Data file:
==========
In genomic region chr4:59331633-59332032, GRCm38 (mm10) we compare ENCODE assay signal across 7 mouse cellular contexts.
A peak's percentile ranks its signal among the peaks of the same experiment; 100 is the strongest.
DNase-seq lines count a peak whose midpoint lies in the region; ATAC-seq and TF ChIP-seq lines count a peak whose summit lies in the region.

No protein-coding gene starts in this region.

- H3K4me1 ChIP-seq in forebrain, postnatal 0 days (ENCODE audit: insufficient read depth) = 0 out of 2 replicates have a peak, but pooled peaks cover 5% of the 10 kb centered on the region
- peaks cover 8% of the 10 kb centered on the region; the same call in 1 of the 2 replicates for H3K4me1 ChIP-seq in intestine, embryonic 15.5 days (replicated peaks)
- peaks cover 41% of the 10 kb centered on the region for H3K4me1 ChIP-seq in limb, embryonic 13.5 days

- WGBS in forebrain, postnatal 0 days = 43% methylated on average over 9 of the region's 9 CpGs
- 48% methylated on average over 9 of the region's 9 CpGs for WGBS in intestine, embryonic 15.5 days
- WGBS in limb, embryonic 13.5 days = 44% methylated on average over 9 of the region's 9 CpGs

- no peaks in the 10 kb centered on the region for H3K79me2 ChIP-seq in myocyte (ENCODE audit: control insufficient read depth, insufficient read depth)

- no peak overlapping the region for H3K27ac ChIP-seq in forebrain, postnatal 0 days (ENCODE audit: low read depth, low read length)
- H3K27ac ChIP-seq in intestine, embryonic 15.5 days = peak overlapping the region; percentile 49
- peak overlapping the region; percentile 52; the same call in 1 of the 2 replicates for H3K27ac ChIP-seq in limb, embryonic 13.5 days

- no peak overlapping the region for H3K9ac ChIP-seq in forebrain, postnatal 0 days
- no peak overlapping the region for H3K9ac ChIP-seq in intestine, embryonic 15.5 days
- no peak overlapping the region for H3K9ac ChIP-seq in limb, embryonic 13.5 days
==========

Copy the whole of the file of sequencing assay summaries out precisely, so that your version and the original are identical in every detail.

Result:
In genomic region chr4:59331633-59332032, GRCm38 (mm10) we compare ENCODE assay signal across 7 mouse cellular contexts.
A peak's percentile ranks its signal among the peaks of the same experiment; 100 is the strongest.
DNase-seq lines count a peak whose midpoint lies in the region; ATAC-seq and TF ChIP-seq lines count a peak whose summit lies in the region.

No protein-coding gene starts in this region.

- H3K4me1 ChIP-seq in forebrain, postnatal 0 days (ENCODE audit: insufficient read depth) = 0 out of 2 replicates have a peak, but pooled peaks cover 5% of the 10 kb centered on the region
- peaks cover 8% of the 10 kb centered on the region; the same call in 1 of the 2 replicates for H3K4me1 ChIP-seq in intestine, embryonic 15.5 days (replicated peaks)
- peaks cover 41% of the 10 kb centered on the region for H3K4me1 ChIP-seq in limb, embryonic 13.5 days

- WGBS in forebrain, postnatal 0 days = 43% methylated on average over 9 of the region's 9 CpGs
- 48% methylated on average over 9 of the region's 9 CpGs for WGBS in intestine, embryonic 15.5 days
- WGBS in limb, embryonic 13.5 days = 44% methylated on average over 9 of the region's 9 CpGs

- no peaks in the 10 kb centered on the region for H3K79me2 ChIP-seq in myocyte (ENCODE audit: control insufficient read depth, insufficient read depth)

- no peak overlapping the region for H3K27ac ChIP-seq in forebrain, postnatal 0 days (ENCODE audit: low read depth, low read length)
- H3K27ac ChIP-seq in intestine, embryonic 15.5 days = peak overlapping the region; percentile 49
- peak overlapping the region; percentile 52; the same call in 1 of the 2 replicates for H3K27ac ChIP-seq in limb, embryonic 13.5 days

- no peak overlapping the region for H3K9ac ChIP-seq in forebrain, postnatal 0 days
- no peak overlapping the region for H3K9ac ChIP-seq in intestine, embryonic 15.5 days
- no peak overlapping the region for H3K9ac ChIP-seq in limb, embryonic 13.5 days